Sir Arthur Eddington
St Thomas and Prince, 2009

Arthur Stanley Eddington (1882–1944) was an English astrophysicist best known for his work on the internal structure of stars, which set the stage for our modern understanding of stellar evolution. In addition, he was an early champion of Einstein’s general theory of relativity. To test the theory’s prediction that light is bent by a gravitational field, Eddington led an expedition to photograph a total eclipse of the Sun on 1919 May 29. As it happened, the Sun was in front of the Hyades star cluster during the eclipse and the idea was to see if the stars in the cluster had changed their positions slightly as their light skimmed past the Sun on its way to Earth.

Eddington observed from the island of Príncipe, then still owned by Portugal, off the west coast of Africa. Although the observations were hampered by clouds, the results were good enough to show that the light from the stars had undergone a deflection similar to that predicted by Einstein.

The 90th anniversary of this eclipse fell conveniently during the International Year of Astronomy (IYA), and was the subject of a special commemorative event. The anniversary celebrations included the issue of a set of stamps by the twin islands of São Tomé and Príncipe (St Thomas and Prince in English, which is the name used in the Gibbons catalogue). There were two sheets in the set, as shown above: a sheet of four, showing photographs of Eddington against views of the island; and a separate souvenir sheet containing Eddington with the eclipsed Sun based on this image. Although the image comes from Eddington’s report published in the Philosophical Transactions of the Royal Society, it was not one of those he took in Príncipe; it was in fact taken from Sobral in Brazil by a separate expedition mounted by Greenwich Observatory to view the same eclipse. Eddington used results from both expeditions to draw his conclusions.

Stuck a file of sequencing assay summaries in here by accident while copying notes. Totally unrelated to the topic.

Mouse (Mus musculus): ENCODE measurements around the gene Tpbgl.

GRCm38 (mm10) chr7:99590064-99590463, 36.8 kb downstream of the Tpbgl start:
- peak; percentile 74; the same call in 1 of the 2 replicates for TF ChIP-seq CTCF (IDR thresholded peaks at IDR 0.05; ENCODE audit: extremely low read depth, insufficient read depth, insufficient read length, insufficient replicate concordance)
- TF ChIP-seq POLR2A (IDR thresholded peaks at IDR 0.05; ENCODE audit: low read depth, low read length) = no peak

Stanley Gibbons nos. ??